Behind Josey Wales

Below are the notes to Season 2 Episode 11 of the Who’d a Thunk It? Podcast.

  • This weeks media recommendation ties directly in to the main topic.
  • The Outlaw Josey Wales movie
    • My father was born in the early 60’s. Although I believe most of Clint Eastwood’s movies can be enjoyed by any generation, my father’s generation enjoys Clint’s work more-so, especially MEN of his generation.
    • So I’ve seen my fair share of Clint Eastwood Spaghetti Westerns, Dirty Harry movies, and the movies Clint has made in the 21st century. But my favorite film of his is The Outlaw Jose Wales!
    • This 1976 movie is on the top of the list for many Western enthusiasts
    • Here is the plot **SPOILER ALERT**
      • Josey Wales (played by Clint Eastwood himself) watches helplessly as his wife and child are murdered, by Union men led by Capt. Terrill. Seeking revenge, Wales joins the Confederate Army. He refuses to surrender when the war ends, but his fellow soldiers go to hand over their weapons — and are massacred by Terrill. Wales guns down some of Terrill’s men and flees to Texas, where he tries to make a new life for himself, but the bounty on his head endangers him and his new surrogate family.
      • It is great movie. Check it out for yourself. I believe you can rent it for like $3 on Amazon Prime.
Clint Eastwood in movie art for the film ‘The Outlaw Josey Wales’, 1976. (Photo by Warner Brothers/Getty Images) – My dad had this movie poster on his carpentry work bench in the house I grew up in.
  • Although Clint starred in and directed the film, he didn’t write it.
    • The movie was based on a book titled “The Rebel Outlaw: Josey Wales.” The book was written by a man calling himself Forrest Carter. This episode is going to be about him, the man behind Josey Wales the character.
  • Forrest Carter
    • Forrest was a half-Cherokee cowboy author from Texas. His empathetic writing painted him as a kind soul who was regarded as a Hippy back in the 1970’s. His writing featured concepts of cultural acceptance and respect for nature.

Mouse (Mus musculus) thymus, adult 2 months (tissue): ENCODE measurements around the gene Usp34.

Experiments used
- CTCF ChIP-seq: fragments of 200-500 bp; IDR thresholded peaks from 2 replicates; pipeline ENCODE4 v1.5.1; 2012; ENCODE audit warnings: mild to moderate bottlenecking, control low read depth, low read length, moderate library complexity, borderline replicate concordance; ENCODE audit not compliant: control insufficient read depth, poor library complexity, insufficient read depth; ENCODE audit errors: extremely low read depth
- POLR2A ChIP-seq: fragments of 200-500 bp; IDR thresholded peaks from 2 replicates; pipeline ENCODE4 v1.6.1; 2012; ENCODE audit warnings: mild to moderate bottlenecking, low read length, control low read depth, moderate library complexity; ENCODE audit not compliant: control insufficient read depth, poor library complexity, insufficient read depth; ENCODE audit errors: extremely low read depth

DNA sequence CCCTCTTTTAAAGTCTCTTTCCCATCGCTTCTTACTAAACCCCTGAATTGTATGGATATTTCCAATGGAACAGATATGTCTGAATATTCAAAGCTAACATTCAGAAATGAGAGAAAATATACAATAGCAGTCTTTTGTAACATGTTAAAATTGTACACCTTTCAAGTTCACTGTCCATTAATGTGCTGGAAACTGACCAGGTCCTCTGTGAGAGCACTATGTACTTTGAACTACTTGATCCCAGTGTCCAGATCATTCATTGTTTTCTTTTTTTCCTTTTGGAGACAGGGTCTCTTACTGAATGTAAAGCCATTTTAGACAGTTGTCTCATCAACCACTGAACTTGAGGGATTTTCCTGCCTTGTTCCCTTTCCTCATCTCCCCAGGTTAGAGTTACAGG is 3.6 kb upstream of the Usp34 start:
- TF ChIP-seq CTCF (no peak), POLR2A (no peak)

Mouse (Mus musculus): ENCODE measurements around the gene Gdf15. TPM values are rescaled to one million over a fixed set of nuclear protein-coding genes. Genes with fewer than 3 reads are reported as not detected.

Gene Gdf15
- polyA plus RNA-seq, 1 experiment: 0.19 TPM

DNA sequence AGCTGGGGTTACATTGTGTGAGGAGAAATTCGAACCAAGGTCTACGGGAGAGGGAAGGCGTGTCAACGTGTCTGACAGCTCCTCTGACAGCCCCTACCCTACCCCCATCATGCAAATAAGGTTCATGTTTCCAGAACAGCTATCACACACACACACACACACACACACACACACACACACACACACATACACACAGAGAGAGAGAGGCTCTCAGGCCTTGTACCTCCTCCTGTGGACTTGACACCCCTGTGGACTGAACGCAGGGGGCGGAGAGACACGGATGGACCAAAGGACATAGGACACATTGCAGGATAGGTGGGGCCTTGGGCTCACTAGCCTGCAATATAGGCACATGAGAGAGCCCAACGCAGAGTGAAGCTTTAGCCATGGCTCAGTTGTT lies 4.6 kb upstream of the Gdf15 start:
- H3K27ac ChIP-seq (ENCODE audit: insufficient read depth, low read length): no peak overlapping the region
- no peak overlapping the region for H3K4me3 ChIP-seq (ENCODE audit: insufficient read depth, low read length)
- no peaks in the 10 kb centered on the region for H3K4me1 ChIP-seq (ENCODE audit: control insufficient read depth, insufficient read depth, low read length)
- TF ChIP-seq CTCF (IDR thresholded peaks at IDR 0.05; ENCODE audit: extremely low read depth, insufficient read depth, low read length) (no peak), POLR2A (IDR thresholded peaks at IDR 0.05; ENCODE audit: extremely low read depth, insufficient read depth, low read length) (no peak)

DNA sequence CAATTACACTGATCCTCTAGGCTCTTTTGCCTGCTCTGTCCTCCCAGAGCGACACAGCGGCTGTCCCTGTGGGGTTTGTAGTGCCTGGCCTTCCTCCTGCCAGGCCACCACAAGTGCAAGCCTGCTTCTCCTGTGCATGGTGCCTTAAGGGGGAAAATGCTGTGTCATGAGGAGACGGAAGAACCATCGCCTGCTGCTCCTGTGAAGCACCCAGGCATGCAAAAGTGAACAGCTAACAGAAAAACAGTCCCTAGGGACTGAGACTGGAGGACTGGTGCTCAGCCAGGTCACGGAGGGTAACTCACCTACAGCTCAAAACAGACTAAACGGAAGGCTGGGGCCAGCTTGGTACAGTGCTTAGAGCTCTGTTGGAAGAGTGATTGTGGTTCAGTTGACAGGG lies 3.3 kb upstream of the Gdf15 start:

• Along with writing Josey Wales in to existence, Carter wrote “The Education of Little Tree.”
    • The story of Little Tree takes place during the fifth to tenth years of the boy’s life, as he comes to know his new home in a remote mountain hollow. Granpa runs a small moonshine operation during Prohibition. The grandparents and visitors to the hollow expose Little Tree to supposed Cherokee ways and “mountain people” values.
    • The Education of Little Tree was written as a memoir recounting Forrest’s own real-life experiences growing up in southern Appalachia with his native American grandparents.
    • This story was accepted by an actual Cherokee Indian and taught as literature in Native American classrooms for decades.
    • The Education of Little Tree was praised by Oprah Winfrey and Carter himself was on his way to becoming a beloved American Author… but he had a secret.
Forrest Carter
  • Asa Earl Carter
    • Although he denied it all the way to his grave, Forrest Carter was just a pen name. His real name was Asa Earl Carter and there is a good reason why Asa Carter wanted to keep his name and his past a secret from the world.
    • Asa Earl Carter ran for governor of Alabama in 1970 and was a public advocate for white supremacy.
    • He was a rabid segregationist who was an infamous racist propagandist in the 1960s. A leader of the White Citizens Council (a group dedicated to opposing desegregation and one that was generally considered to be a front group for the Ku Klux Klan) of North Alabama, Carter was the head of a “klavern” of the Ku Klux Klan. He was an unofficial speechwriter for segregationist Governor George Wallace, the segregationist governor of Alabama and candidate for the Presidency (1968, ’72).
    • Asa Earl Carter wrote white supremacist literature, and was a major contributor to “The Southerner,” a white-supremacist publication that he edited and published first under the aegis of the racist White Citizens Council.
White Citizens’ Council leader Asa Earl Carter denounces school integration in Clinton, Tenn., on Aug. 31, 1956.
  • I do believe ignorance plays a major role in racism, and I try to keep that in mind. I like to think all racist people could change if they were just able to experience enough of life to let them realize, we are all in this together. But that’s probably just wishful thinking and with a track record like Asa Earl Carter, one might think the guy was just simply riddled with hate. I mean that is a terribly impressive resume for a white supremacist.
    • After Carter’s real identity came out it became clear that Carter did NOT have Cherokee Grandparents and that his book of tolerance and love of nature was a work of fiction instead of a memoir. “The Education of Little Tree” ranks as one of the great literary hoaxes of American literature. 
    • It also became clear to the public how a hippy half-Cherokee cowboy from Texas was able to capture the spirit of the southern confederate so well in his book The Rebel Outlaw Josey Wales novel. He wasn’t any of those things.
      • He wasn’t from Texas, but Alabama